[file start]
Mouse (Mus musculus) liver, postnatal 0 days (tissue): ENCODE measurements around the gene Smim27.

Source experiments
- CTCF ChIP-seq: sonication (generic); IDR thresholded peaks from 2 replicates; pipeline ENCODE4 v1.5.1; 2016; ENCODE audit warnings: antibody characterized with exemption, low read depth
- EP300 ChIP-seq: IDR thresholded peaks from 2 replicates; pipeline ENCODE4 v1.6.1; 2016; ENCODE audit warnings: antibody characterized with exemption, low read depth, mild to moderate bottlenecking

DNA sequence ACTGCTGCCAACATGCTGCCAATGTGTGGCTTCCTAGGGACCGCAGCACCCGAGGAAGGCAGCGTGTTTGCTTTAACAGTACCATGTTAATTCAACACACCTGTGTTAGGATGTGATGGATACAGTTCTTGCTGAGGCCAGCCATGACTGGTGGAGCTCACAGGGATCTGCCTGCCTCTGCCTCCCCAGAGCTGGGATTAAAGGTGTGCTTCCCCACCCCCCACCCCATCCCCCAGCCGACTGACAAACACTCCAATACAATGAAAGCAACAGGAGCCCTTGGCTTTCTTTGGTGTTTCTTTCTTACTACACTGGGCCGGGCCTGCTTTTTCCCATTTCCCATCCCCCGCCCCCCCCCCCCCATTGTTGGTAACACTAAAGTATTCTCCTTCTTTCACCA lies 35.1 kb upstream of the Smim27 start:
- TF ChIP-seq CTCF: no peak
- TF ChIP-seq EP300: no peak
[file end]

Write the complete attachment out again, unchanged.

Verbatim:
Mouse (Mus musculus) liver, postnatal 0 days (tissue): ENCODE measurements around the gene Smim27.

Source experiments
- CTCF ChIP-seq: sonication (generic); IDR thresholded peaks from 2 replicates; pipeline ENCODE4 v1.5.1; 2016; ENCODE audit warnings: antibody characterized with exemption, low read depth
- EP300 ChIP-seq: IDR thresholded peaks from 2 replicates; pipeline ENCODE4 v1.6.1; 2016; ENCODE audit warnings: antibody characterized with exemption, low read depth, mild to moderate bottlenecking

DNA sequence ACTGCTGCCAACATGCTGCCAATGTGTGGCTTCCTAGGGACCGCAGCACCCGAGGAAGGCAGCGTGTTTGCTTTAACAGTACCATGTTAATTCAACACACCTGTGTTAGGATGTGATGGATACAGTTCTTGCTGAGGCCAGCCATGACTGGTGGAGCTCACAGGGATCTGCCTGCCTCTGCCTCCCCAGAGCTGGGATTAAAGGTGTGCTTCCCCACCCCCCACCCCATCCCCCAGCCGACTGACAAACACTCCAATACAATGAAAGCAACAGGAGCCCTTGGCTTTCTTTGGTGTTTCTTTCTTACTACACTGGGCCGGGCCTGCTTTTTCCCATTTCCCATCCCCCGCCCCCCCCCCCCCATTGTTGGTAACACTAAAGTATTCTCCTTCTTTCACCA lies 35.1 kb upstream of the Smim27 start:
- TF ChIP-seq CTCF: no peak
- TF ChIP-seq EP300: no peak